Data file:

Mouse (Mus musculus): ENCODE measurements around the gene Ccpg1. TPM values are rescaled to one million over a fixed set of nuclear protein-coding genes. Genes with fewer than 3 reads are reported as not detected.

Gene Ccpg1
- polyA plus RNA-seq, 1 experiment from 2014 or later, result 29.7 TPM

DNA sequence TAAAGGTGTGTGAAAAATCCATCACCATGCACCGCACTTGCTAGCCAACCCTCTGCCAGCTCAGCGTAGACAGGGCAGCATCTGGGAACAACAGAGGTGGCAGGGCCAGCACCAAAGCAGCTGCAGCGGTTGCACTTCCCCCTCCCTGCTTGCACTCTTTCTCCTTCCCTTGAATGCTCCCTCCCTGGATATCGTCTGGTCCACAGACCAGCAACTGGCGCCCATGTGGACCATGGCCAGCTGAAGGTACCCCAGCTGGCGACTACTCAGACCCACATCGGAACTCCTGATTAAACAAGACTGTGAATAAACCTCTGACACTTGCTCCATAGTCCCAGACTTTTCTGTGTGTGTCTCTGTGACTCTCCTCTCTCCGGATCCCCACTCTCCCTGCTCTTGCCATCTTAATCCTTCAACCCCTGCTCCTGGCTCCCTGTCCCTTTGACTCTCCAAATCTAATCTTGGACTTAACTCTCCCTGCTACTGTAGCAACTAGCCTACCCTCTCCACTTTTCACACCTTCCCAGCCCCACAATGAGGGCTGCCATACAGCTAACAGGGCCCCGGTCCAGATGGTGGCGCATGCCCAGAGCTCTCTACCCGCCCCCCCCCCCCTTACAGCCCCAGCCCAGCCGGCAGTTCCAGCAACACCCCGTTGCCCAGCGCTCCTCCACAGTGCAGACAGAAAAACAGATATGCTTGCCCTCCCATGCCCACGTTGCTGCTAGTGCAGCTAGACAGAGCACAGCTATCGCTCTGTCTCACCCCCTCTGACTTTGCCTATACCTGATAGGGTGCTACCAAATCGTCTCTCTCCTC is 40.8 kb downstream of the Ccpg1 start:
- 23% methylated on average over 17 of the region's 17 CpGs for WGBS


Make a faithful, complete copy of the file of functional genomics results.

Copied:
Mouse (Mus musculus): ENCODE measurements around the gene Ccpg1. TPM values are rescaled to one million over a fixed set of nuclear protein-coding genes. Genes with fewer than 3 reads are reported as not detected.

Gene Ccpg1
- polyA plus RNA-seq, 1 experiment from 2014 or later, result 29.7 TPM

DNA sequence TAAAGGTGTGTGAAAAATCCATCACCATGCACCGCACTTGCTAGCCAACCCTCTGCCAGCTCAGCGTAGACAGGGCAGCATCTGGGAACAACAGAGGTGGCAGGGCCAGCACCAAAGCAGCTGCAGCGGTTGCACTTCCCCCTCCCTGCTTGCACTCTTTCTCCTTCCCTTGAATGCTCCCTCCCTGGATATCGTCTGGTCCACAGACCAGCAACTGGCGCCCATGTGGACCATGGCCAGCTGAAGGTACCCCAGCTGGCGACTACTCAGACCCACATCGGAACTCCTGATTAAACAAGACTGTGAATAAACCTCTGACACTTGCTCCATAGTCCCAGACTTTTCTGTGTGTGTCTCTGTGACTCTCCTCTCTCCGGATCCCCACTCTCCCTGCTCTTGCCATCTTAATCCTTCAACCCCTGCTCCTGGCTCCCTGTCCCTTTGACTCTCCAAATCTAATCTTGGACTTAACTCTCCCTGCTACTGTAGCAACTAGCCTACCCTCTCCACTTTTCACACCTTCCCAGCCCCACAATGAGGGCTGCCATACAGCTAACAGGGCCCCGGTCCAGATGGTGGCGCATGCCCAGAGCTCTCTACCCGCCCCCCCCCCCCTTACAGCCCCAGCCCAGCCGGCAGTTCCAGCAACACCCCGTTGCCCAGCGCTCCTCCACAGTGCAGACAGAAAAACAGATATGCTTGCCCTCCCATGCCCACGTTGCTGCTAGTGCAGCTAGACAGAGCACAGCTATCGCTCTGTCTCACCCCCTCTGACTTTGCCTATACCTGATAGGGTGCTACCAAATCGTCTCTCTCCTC is 40.8 kb downstream of the Ccpg1 start:
- 23% methylated on average over 17 of the region's 17 CpGs for WGBS